The Tri-Towers clubhouse

Kelsey Henninger

Fourth-year architecture students use the space above Rosie’s Cafe to complete their final projects

The Tri-Towers studio allows each fourth-year architecture major to have his or her own workspace. KELSEY HENNINGER | DAILY KENT STATER

Credit: DKS Editors

There is a staircase inside the rotunda of Tri-Towers, but the public does not use it. Students can be seen at all hours of the day and night climbing the stairs to the second floor where they disappear for hours.

The area is not top secret, and the users are not sworn to secrecy to not talk about it.

The staircase leads to the fourth-year architecture studio.

“Sometimes we get curious looks as we go up and down the stairs,” senior architecture major Anna Acklin said.

Steve Ford, freshman business administration major, said he had no idea what was there until his roommate, an architecture major, showed him.

“I thought it was another entrance to the dorm,” said Jayme Brymn, early childhood education major.

Brymn learned the area is used for architecture majors after overhearing someone at Rosie’s talking about the studio.

Senior architecture major Whitney Hasman said students may not know about the Tri-Towers studio because it’s uncommon to put a classroom in a dorm.

The studio opened in November 2006 and is available by key card 24 hours a day.

“(The architecture program) needed the space,” said Maurizio Sabini, associate professor of architecture. “On top of that, it’s newly equipped so students have a nicer studio space, and the size of the area works well because it holds the size of the fourth-year class.”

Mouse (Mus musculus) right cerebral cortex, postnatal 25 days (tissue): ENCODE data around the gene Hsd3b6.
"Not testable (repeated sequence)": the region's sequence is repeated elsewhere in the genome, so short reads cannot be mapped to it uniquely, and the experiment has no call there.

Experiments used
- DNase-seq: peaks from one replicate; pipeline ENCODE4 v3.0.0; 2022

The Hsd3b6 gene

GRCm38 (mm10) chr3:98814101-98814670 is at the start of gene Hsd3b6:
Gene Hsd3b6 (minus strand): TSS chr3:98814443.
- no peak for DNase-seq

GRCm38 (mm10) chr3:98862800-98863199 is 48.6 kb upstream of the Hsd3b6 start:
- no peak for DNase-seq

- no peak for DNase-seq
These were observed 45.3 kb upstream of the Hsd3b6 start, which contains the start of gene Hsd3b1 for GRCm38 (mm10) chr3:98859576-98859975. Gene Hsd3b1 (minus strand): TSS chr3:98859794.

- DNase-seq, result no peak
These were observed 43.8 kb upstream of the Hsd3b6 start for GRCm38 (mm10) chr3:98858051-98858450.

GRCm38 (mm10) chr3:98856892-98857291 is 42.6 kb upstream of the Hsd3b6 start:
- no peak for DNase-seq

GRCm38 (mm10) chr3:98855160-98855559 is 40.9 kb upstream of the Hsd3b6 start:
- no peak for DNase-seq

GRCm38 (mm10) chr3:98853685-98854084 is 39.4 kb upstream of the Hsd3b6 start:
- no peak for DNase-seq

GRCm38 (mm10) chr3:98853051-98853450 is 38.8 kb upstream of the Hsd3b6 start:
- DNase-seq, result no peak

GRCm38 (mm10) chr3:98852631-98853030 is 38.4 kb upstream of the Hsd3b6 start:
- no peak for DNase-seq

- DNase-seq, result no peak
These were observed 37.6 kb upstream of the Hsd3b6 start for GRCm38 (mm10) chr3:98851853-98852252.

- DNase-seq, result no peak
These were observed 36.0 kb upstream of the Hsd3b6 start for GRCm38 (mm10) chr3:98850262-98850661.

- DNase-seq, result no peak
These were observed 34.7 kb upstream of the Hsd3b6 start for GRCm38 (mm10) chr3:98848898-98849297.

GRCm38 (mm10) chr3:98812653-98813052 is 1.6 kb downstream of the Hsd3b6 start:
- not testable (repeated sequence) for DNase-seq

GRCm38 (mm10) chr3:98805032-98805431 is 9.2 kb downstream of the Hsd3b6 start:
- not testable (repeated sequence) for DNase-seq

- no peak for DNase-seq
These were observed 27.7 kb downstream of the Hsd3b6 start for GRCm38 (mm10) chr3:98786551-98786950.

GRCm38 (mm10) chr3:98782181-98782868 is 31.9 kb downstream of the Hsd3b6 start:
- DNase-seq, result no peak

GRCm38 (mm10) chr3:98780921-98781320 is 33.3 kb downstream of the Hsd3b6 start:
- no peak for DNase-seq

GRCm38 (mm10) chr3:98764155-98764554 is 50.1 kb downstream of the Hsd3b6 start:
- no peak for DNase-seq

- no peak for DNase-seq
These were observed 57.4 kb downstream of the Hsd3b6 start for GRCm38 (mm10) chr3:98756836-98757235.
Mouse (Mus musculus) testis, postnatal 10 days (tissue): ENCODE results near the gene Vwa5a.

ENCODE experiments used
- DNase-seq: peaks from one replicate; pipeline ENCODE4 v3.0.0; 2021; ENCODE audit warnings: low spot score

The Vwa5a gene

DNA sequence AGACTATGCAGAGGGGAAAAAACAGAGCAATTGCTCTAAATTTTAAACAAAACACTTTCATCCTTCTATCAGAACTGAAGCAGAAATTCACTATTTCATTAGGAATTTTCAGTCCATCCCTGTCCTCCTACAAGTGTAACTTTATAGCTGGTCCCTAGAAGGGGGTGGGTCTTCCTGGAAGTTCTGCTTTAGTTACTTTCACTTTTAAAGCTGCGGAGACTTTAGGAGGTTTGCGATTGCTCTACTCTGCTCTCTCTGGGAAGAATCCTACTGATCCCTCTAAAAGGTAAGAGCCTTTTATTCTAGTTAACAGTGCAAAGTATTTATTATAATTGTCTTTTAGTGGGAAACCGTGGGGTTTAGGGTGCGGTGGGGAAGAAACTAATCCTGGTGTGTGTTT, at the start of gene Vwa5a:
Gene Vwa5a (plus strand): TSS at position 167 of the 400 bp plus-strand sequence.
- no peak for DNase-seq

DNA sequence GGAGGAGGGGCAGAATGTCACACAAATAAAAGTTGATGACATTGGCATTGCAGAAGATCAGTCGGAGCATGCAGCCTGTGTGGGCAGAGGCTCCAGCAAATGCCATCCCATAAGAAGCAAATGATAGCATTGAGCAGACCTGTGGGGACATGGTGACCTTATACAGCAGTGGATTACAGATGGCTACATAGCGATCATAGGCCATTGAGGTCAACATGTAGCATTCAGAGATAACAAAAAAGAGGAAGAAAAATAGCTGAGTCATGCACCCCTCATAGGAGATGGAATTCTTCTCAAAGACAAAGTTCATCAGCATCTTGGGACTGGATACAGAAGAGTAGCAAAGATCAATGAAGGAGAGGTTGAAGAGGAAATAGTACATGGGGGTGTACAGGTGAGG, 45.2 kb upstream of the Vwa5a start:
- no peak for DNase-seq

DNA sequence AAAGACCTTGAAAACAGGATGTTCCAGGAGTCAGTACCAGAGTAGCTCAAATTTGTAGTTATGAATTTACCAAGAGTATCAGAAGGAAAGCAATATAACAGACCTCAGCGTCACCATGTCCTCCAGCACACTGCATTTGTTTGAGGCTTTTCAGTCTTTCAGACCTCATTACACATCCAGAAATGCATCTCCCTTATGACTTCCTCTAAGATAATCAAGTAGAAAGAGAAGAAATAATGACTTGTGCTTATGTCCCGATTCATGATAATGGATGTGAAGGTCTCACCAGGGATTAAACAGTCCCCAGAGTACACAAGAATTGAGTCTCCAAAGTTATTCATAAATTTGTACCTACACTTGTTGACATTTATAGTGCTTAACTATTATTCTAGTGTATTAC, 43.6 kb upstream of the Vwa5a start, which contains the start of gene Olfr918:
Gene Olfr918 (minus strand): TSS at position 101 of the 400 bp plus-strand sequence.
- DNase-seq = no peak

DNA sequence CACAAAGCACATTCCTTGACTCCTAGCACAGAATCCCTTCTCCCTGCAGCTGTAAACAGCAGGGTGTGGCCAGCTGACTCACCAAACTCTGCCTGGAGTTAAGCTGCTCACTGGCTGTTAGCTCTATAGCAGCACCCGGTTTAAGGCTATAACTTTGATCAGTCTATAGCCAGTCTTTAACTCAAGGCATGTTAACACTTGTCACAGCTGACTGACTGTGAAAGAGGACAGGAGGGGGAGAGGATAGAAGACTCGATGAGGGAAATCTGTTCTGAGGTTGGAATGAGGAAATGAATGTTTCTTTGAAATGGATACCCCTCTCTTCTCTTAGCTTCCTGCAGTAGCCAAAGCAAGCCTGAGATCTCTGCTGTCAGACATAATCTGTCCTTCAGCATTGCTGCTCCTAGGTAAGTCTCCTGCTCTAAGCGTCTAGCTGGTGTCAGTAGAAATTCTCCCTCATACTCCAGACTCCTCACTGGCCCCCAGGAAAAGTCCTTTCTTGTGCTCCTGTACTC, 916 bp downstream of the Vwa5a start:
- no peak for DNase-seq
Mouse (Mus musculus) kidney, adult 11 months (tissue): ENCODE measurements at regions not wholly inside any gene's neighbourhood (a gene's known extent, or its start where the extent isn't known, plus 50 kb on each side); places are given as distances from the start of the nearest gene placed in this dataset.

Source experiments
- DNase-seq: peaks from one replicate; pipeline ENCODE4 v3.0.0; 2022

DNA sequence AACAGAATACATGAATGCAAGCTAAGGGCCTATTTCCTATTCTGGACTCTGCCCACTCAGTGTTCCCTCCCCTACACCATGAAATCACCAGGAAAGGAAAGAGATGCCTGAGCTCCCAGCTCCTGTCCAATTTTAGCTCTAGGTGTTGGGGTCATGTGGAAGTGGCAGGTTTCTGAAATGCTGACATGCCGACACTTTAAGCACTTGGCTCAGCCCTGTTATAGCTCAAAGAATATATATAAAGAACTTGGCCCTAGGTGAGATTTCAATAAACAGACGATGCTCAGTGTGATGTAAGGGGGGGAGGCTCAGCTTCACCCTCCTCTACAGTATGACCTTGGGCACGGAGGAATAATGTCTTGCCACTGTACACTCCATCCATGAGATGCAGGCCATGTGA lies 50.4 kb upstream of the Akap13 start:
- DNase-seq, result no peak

The intro class for the Bachelor of Arts program is also held in a separate room in the Tri-Towers studio.

“It works nicely for the freshmen in a new curriculum because they can work in a newly renovated space,” Sabini said.

He said the larger lecture classroom has also been used for seminar and final reviews. The College of Architecture and Environmental Design is still discussing options for the studio but feel the current arrangement is working well.

Hasman said she thinks, with the increase in architecture students, the college will spread out on campus because Taylor Hall is not dedicated to only architecture.

“It would be nice to have everything in one building,” Hasman said.

Some students have other complaints about the studio.

“There is no interaction between underclassmen and the upperclassmen,” senior architecture major Lilly Russell said.

Senior architecture major Ryan Tascar said he supports integration because it establishes a better atmosphere for creativity.

“It’s a central location on campus, and we have access to Rosie’s at 4 a.m. during our all-nighters,” Tascar said.

Contact College of Architecture and Environmental Design reporter

Kelsey Henninger at [email protected].